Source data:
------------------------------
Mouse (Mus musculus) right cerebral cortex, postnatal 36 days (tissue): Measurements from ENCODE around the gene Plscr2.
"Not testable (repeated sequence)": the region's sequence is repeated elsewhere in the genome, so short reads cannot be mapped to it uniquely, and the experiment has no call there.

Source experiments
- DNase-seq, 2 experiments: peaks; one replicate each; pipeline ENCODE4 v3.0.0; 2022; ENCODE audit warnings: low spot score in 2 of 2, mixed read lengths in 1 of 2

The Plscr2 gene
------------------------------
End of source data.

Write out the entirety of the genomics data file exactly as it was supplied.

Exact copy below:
Mouse (Mus musculus) right cerebral cortex, postnatal 36 days (tissue): Measurements from ENCODE around the gene Plscr2.
"Not testable (repeated sequence)": the region's sequence is repeated elsewhere in the genome, so short reads cannot be mapped to it uniquely, and the experiment has no call there.

Source experiments
- DNase-seq, 2 experiments: peaks; one replicate each; pipeline ENCODE4 v3.0.0; 2022; ENCODE audit warnings: low spot score in 2 of 2, mixed read lengths in 1 of 2

The Plscr2 gene